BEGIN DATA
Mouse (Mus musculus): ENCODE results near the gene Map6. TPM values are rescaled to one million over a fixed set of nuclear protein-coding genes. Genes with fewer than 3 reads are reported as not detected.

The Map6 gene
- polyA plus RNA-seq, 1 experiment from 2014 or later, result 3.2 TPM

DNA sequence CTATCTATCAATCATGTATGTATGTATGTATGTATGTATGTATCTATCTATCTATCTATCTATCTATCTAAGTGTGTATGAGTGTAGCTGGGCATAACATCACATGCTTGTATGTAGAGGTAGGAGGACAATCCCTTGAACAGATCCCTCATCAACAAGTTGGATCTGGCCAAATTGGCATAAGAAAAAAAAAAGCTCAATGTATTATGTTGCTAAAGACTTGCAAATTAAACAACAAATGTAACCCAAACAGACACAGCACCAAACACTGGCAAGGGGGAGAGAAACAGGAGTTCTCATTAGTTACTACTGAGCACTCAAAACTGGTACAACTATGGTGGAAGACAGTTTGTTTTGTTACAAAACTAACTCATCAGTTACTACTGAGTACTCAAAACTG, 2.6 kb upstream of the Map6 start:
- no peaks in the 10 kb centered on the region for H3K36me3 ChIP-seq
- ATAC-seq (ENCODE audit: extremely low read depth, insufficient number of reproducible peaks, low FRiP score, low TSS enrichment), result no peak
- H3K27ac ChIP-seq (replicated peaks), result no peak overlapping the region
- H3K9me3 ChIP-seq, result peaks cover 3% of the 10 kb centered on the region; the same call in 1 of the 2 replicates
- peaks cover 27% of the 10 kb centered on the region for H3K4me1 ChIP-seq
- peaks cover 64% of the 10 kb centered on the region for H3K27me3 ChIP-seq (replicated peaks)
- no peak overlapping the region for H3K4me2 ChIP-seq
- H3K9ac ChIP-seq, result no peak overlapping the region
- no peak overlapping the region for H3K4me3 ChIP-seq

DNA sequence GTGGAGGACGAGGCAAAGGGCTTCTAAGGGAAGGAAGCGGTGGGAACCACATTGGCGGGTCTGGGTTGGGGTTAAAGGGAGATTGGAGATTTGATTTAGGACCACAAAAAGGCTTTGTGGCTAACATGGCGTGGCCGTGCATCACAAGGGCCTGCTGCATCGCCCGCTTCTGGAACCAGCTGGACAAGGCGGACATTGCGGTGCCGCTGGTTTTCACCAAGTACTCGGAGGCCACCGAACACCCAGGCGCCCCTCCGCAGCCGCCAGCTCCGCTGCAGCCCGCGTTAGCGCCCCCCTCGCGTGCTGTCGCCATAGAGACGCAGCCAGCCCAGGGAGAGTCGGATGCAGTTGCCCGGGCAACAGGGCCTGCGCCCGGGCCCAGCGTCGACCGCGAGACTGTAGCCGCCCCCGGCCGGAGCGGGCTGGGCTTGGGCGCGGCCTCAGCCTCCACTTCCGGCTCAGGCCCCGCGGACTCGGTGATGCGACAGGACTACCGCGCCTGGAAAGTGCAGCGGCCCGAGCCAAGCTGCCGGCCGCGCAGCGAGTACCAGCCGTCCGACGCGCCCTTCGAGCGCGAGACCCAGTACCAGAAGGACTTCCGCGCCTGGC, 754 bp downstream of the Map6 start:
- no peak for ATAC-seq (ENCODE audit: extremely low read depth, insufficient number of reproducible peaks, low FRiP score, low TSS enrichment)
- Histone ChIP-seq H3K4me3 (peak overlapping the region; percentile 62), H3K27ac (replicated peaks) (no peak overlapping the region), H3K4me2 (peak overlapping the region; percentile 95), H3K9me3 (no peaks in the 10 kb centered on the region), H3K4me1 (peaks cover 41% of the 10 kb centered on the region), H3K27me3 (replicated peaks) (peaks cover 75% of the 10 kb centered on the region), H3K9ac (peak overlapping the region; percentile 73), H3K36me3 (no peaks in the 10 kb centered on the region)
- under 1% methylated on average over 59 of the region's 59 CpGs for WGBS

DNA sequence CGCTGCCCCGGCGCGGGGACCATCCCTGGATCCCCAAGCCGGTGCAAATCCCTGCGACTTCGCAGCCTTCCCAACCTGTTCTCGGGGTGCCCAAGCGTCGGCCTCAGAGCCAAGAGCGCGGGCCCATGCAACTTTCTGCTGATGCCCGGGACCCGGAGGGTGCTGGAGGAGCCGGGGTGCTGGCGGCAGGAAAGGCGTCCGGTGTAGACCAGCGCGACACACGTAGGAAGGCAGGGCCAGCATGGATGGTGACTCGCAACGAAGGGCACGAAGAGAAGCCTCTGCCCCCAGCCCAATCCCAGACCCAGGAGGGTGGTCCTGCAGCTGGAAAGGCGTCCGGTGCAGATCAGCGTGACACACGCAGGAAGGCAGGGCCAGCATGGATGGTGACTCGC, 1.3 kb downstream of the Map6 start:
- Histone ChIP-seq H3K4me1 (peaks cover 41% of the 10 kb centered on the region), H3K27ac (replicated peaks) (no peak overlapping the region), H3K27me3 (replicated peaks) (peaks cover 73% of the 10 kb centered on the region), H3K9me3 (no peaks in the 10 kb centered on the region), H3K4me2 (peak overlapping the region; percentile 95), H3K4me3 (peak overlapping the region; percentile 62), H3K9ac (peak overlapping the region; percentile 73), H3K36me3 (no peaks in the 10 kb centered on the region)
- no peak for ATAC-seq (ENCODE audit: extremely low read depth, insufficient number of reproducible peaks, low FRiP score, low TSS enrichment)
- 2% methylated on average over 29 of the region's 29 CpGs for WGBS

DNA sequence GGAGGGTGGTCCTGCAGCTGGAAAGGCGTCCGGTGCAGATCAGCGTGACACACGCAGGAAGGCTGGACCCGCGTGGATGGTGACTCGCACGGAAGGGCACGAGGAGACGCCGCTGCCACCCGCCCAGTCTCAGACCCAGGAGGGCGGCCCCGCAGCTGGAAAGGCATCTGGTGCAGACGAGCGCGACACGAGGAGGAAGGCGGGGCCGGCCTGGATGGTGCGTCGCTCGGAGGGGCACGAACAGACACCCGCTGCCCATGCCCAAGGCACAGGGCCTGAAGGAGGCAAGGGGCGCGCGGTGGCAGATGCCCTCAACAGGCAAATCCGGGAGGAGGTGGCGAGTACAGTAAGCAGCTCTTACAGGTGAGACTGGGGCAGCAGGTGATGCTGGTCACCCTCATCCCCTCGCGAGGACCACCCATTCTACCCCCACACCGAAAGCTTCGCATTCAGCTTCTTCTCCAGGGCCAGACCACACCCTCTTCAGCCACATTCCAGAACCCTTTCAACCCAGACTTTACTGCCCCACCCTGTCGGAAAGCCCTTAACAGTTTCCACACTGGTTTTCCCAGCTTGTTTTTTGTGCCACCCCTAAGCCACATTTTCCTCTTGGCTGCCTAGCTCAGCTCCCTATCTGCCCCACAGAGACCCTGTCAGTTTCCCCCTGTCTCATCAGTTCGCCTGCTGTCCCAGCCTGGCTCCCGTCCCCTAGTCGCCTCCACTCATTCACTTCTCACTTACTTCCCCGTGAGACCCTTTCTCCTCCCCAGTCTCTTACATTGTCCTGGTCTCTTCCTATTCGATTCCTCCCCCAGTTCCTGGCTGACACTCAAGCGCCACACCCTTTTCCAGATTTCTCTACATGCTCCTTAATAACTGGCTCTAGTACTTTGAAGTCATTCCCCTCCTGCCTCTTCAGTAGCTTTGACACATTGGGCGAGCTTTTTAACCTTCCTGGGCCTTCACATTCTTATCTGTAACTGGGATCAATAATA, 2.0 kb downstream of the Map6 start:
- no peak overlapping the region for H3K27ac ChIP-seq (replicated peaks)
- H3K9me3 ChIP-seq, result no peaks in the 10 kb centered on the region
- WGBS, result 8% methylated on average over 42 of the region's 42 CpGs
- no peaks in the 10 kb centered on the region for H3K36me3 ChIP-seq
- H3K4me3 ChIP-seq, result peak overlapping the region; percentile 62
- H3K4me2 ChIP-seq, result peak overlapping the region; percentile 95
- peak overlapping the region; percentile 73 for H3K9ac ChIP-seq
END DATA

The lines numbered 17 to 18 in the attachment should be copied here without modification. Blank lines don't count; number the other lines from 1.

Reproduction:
- under 1% methylated on average over 59 of the region's 59 CpGs for WGBS

DNA sequence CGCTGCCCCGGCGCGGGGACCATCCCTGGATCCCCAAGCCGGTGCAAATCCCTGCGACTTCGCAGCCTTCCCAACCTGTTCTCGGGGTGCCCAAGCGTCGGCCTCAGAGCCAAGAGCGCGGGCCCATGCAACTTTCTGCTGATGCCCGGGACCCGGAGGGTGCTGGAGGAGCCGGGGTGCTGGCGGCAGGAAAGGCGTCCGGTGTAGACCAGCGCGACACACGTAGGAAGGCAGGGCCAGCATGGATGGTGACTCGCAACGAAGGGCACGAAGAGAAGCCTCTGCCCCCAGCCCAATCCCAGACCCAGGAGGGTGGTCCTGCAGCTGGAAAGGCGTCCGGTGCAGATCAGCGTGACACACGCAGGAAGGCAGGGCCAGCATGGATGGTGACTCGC, 1.3 kb downstream of the Map6 start: